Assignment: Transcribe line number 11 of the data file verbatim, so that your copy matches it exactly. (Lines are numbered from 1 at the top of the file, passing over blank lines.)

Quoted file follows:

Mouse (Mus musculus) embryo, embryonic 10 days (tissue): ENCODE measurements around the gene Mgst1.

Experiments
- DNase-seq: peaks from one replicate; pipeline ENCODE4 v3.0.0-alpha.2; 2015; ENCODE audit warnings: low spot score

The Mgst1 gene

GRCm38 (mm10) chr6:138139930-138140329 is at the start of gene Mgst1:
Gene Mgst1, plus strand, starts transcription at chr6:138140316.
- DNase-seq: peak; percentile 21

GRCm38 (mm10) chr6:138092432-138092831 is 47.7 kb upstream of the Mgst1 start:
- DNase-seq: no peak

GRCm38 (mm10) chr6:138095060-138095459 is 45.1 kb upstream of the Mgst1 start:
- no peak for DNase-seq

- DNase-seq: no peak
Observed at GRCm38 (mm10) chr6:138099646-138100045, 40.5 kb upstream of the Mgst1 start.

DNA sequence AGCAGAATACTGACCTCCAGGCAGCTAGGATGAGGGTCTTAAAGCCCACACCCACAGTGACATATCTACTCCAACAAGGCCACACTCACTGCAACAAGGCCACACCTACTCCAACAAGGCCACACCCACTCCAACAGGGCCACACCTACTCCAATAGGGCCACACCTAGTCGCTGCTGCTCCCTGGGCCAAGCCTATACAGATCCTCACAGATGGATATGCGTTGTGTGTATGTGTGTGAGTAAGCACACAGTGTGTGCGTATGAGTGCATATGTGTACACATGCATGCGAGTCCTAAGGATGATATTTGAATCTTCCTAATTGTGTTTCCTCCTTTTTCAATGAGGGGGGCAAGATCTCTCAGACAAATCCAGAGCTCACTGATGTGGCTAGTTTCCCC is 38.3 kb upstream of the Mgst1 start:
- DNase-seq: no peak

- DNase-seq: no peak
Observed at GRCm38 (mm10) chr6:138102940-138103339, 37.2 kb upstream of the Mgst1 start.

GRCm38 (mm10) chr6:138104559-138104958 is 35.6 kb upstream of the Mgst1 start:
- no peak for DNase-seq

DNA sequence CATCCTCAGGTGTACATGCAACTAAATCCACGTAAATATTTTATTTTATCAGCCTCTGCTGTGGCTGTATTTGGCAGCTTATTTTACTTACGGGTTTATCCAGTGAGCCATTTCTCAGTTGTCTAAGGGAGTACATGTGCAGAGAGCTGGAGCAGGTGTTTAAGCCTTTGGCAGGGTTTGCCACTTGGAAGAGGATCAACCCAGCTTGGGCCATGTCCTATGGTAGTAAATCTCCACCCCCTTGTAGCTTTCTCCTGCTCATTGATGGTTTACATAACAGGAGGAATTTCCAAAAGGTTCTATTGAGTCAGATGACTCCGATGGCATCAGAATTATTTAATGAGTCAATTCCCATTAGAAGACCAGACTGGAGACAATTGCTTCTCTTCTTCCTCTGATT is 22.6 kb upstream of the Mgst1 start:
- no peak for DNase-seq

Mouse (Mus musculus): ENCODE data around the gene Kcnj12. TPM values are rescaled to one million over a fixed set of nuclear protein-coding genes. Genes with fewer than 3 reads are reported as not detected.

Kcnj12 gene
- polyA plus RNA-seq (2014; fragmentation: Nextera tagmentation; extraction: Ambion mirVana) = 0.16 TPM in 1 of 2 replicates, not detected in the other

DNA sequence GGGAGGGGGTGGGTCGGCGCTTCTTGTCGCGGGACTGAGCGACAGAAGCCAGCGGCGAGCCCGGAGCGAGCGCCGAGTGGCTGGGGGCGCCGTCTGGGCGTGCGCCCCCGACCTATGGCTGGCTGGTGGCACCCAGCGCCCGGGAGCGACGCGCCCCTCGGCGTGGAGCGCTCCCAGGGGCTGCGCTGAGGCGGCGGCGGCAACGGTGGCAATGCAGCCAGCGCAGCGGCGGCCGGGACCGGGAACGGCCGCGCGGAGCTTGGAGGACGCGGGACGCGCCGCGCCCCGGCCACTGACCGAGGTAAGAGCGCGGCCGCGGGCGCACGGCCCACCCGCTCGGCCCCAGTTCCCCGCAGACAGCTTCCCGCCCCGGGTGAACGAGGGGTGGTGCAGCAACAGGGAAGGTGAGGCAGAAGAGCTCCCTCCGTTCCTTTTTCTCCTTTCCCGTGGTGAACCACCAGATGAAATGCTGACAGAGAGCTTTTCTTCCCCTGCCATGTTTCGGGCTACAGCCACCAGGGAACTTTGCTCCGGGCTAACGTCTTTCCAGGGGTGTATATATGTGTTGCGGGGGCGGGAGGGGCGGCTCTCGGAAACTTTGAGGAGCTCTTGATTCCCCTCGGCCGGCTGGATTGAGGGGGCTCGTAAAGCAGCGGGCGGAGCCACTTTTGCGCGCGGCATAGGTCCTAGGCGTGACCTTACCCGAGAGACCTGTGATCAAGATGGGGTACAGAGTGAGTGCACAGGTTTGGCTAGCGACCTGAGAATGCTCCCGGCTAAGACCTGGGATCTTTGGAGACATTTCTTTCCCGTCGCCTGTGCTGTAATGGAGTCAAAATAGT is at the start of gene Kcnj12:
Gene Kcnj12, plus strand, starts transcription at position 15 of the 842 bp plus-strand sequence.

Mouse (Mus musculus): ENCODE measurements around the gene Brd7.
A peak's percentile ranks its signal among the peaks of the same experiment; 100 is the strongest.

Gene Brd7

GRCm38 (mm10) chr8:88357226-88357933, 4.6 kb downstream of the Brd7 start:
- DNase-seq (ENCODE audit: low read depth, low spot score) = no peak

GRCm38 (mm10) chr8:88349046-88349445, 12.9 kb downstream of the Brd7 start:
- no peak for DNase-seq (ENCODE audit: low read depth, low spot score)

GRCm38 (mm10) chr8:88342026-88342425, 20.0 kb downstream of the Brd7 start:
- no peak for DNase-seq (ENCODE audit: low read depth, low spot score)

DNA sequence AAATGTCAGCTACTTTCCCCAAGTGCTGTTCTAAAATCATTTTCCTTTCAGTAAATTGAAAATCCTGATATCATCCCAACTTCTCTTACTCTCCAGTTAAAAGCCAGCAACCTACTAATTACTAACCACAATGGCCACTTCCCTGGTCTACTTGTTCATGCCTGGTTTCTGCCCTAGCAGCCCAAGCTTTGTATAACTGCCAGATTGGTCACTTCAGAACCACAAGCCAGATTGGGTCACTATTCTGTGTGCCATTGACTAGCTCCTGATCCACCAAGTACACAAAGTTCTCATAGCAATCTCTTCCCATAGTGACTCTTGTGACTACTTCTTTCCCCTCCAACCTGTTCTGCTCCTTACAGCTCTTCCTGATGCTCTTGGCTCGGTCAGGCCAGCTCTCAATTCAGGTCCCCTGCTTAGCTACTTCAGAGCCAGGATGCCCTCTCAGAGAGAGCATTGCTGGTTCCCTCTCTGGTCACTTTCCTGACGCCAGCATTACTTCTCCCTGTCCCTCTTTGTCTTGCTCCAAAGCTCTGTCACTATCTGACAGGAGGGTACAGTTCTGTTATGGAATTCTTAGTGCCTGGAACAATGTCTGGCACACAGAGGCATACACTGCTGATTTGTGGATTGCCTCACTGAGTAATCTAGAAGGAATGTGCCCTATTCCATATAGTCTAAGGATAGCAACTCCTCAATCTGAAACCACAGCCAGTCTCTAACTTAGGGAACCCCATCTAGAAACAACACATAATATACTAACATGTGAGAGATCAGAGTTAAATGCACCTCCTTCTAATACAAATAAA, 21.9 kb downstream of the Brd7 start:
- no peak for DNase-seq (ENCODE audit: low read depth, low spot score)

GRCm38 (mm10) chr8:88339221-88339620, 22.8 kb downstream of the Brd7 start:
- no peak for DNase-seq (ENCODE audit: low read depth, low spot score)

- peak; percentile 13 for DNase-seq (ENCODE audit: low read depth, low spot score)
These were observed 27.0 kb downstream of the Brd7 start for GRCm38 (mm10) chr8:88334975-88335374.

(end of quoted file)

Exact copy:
- no peak for DNase-seq